Are you ready for an adventure of discovery? Tracing your German Jewish genealogy can be a challenging and exciting adventure. Changes in laws and politics, persecutions and pogroms have affected Jewish life and types of records kept through the ages. Jews have migrated within Europe and dispersed throughout the world. This first of two articles about German Jewish Research will provide an introduction and some resources to help you get started. Part Two will go into more detail about specific record types and additional resources.
Ashkenazi refers to the Jews who first arrived in Germany during the Middle Ages. They settled along the Rhine river in what was then the Holy Roman Empire. The Jewish communities in the cities of Speyer, Worms and Mainz, known as the ShUM cities, formed the center of Jewish life. Persecutions, especially during the Black Death (1346-53) caused the Ashkenazi population to shift eastward to what is now Poland and beyond. Poland then became the cultural center of Jewish life.
Groups of Ashkenazi refugees from eastern Europe returned to various parts of Germany after the Thirty Years’ War (1618-1648). Some German rulers, e.g. the electors of Brandenburg and the Palatinate, seeking the Jews’ financial and commercial skills, invited and welcomed Jewish settlers to help develop their devastated lands. Traditionally, the choice of occupations for Jews in Germany was very limited. Not allowed to practice a trade or craft, they commonly worked as moneylenders and peddlers.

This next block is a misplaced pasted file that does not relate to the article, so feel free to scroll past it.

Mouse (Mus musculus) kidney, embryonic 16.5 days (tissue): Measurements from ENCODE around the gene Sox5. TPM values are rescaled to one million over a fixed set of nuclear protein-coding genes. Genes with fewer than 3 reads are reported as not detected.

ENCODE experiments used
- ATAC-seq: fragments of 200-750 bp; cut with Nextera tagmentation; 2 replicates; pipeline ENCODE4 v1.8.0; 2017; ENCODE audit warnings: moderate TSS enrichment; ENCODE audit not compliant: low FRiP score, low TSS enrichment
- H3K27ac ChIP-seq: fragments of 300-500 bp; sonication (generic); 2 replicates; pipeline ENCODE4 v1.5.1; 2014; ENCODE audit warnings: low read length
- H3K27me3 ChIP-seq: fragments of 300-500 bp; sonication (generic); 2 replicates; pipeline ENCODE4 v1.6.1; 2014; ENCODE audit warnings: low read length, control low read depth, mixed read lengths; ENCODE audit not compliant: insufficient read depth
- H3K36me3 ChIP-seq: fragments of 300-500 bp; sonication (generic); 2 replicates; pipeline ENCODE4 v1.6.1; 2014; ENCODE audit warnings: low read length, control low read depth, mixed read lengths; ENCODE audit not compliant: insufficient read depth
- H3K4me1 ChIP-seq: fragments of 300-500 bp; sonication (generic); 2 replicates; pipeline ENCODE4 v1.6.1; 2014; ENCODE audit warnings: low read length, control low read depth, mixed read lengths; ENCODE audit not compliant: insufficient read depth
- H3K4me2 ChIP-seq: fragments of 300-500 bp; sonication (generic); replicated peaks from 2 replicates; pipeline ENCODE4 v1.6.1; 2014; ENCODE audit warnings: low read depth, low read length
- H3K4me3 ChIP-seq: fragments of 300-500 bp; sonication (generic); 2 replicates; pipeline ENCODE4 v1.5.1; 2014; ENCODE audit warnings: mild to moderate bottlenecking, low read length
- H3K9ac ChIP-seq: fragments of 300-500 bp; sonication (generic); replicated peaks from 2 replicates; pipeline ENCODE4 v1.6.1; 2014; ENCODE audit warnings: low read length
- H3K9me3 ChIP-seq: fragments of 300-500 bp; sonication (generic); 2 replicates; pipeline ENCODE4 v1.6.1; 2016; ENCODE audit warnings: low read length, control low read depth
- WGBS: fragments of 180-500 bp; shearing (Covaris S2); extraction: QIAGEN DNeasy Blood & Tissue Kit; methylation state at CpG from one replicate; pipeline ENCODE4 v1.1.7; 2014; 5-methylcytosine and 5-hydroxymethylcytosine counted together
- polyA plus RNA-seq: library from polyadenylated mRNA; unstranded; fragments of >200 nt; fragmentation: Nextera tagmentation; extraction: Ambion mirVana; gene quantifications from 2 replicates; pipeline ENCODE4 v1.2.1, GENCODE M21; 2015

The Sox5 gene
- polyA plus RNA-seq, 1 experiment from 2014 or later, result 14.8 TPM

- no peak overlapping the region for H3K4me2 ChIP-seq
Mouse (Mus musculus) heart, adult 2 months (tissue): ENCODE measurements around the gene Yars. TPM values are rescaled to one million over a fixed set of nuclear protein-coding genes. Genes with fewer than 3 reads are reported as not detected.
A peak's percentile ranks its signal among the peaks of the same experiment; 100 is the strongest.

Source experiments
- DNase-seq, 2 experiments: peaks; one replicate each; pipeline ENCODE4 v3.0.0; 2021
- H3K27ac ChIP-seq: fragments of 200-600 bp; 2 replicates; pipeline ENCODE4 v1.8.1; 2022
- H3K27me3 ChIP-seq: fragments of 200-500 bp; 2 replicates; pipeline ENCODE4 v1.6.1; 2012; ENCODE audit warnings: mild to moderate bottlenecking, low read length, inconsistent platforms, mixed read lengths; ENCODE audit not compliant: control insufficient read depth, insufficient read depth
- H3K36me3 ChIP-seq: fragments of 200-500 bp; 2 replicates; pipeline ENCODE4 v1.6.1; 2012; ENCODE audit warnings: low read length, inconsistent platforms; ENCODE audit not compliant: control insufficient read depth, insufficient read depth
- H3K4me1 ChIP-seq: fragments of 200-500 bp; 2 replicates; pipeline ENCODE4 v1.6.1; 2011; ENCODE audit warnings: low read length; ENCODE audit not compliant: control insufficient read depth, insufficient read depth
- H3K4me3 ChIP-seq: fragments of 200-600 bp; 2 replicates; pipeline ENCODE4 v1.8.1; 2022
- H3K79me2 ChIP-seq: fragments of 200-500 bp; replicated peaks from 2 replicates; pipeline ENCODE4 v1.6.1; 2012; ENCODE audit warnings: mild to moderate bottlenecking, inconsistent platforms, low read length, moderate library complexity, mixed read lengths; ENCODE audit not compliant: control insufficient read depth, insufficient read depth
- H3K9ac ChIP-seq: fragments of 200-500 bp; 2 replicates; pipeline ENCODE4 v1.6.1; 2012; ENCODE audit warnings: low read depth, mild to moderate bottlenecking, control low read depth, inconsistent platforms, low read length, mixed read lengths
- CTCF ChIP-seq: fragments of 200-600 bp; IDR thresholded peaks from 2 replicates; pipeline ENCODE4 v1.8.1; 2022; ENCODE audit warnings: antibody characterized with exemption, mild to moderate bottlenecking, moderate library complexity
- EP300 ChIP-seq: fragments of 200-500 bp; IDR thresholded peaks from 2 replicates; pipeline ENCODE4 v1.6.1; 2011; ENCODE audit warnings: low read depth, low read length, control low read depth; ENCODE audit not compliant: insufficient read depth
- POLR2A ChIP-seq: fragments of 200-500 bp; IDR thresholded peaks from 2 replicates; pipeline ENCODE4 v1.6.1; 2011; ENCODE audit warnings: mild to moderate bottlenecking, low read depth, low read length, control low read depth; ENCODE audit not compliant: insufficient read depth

Sephardi Jews included those who had settled in Spain and Portugal in biblical times. The 1492 expulsion of Jews from Spain drove Sephardi to other parts of Europe and North Africa. By the late 16th century they had arrived in the German city of Hamburg via the Netherlands.
During the 17th century, both Sephardi and Ashkenazi had settled in the city of Hamburg and neighboring towns. However, they had different experiences.
Sephardi Jews were the first to arrive in Hamburg. They were able to remain in the city when some inhabitants wanted to expel them, because the city council recognized their economic benefit to the city. While they lived and worked in Hamburg, they continued to speak and write in their native languages (Spanish and Portuguese) for two more centuries.
At the beginning of the 17th century Ashkenazi Jews started to settle in Wandsbek and Altona, two suburbs of Hamburg which were under Danish rule at the time, as well as in the city of Hamburg itself. Jews fleeing persecution in Poland and Ukraine arrived in 1648.
Both Sephardi and Ashkenazi Jews lived in Hamburg and its surroundings. They spoke different languages and were subjects of different nationalities (Hamburg/German and Danish). While the Sephardi enjoyed rights of citizenship in Hamburg, the Ashkenazi were expelled.
As Jews were granted varying degrees of civil rights and privileges, they started appearing in certain town records. For example, in Bavaria, Juden-Matrikel, civil registers of Jews within a given town, were created as a result of the Bavarian Jewish Edict of 1813. This edict granted civil rights to Jews and allowed them to acquire property, on condition of being entered into a register. These Jewish registers included names and family relationships, as well as how they earned a living.